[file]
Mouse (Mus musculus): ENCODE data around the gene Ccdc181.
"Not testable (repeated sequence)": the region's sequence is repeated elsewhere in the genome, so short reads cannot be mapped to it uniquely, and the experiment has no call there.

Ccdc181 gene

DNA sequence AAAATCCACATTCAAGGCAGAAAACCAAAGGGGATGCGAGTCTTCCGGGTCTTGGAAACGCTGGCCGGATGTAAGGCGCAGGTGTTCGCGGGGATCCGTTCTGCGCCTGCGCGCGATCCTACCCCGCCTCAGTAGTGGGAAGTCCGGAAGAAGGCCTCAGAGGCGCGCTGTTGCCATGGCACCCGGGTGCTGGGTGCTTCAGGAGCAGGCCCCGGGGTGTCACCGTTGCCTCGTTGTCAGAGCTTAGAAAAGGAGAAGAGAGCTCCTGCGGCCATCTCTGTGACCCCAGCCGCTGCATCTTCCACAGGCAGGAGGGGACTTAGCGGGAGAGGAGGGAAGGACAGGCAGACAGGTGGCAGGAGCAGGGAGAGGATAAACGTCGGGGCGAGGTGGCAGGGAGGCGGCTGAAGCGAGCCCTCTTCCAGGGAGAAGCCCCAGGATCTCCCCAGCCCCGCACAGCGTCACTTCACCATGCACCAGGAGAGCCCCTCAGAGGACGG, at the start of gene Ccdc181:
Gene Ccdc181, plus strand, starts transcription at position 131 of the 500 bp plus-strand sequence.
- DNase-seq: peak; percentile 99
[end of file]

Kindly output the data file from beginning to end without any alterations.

Mouse (Mus musculus): ENCODE data around the gene Ccdc181.
"Not testable (repeated sequence)": the region's sequence is repeated elsewhere in the genome, so short reads cannot be mapped to it uniquely, and the experiment has no call there.

Ccdc181 gene

DNA sequence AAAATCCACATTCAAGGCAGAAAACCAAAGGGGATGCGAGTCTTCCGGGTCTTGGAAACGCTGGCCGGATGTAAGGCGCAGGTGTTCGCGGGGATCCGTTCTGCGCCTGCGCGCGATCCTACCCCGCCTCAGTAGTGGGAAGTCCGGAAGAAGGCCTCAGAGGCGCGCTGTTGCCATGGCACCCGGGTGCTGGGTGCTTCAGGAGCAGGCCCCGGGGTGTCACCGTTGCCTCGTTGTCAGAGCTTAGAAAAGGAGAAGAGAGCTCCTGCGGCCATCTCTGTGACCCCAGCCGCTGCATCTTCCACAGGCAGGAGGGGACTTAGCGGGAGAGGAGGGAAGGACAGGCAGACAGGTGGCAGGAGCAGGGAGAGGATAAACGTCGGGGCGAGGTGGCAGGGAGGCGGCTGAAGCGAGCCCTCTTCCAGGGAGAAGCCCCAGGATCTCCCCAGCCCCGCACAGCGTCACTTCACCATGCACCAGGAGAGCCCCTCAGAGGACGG, at the start of gene Ccdc181:
Gene Ccdc181, plus strand, starts transcription at position 131 of the 500 bp plus-strand sequence.
- DNase-seq: peak; percentile 99